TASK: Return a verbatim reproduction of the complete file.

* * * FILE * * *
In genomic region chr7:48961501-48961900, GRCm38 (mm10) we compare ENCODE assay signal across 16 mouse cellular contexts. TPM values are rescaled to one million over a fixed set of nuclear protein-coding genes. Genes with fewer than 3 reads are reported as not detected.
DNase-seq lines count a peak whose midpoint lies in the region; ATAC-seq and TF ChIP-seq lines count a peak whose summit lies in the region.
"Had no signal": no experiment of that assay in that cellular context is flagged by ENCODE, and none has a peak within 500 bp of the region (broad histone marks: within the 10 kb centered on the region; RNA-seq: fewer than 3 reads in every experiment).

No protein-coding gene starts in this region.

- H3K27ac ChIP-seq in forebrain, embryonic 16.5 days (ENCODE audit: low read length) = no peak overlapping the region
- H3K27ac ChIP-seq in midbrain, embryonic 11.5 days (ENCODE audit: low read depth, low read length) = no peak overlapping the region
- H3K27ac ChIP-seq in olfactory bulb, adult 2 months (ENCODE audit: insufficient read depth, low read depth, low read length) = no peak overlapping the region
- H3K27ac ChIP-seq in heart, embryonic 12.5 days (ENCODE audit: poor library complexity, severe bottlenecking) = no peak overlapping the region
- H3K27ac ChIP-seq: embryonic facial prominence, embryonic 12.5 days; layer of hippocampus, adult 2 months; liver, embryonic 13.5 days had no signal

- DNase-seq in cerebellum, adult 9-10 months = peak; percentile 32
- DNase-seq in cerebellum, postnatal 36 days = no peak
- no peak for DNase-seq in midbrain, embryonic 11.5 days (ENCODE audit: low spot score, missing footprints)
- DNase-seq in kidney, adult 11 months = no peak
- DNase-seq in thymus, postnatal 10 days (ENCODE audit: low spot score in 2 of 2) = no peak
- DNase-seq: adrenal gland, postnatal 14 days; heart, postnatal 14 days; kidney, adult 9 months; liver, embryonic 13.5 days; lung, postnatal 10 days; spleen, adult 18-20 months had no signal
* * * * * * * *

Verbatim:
In genomic region chr7:48961501-48961900, GRCm38 (mm10) we compare ENCODE assay signal across 16 mouse cellular contexts. TPM values are rescaled to one million over a fixed set of nuclear protein-coding genes. Genes with fewer than 3 reads are reported as not detected.
DNase-seq lines count a peak whose midpoint lies in the region; ATAC-seq and TF ChIP-seq lines count a peak whose summit lies in the region.
"Had no signal": no experiment of that assay in that cellular context is flagged by ENCODE, and none has a peak within 500 bp of the region (broad histone marks: within the 10 kb centered on the region; RNA-seq: fewer than 3 reads in every experiment).

No protein-coding gene starts in this region.

- H3K27ac ChIP-seq in forebrain, embryonic 16.5 days (ENCODE audit: low read length) = no peak overlapping the region
- H3K27ac ChIP-seq in midbrain, embryonic 11.5 days (ENCODE audit: low read depth, low read length) = no peak overlapping the region
- H3K27ac ChIP-seq in olfactory bulb, adult 2 months (ENCODE audit: insufficient read depth, low read depth, low read length) = no peak overlapping the region
- H3K27ac ChIP-seq in heart, embryonic 12.5 days (ENCODE audit: poor library complexity, severe bottlenecking) = no peak overlapping the region
- H3K27ac ChIP-seq: embryonic facial prominence, embryonic 12.5 days; layer of hippocampus, adult 2 months; liver, embryonic 13.5 days had no signal

- DNase-seq in cerebellum, adult 9-10 months = peak; percentile 32
- DNase-seq in cerebellum, postnatal 36 days = no peak
- no peak for DNase-seq in midbrain, embryonic 11.5 days (ENCODE audit: low spot score, missing footprints)
- DNase-seq in kidney, adult 11 months = no peak
- DNase-seq in thymus, postnatal 10 days (ENCODE audit: low spot score in 2 of 2) = no peak
- DNase-seq: adrenal gland, postnatal 14 days; heart, postnatal 14 days; kidney, adult 9 months; liver, embryonic 13.5 days; lung, postnatal 10 days; spleen, adult 18-20 months had no signal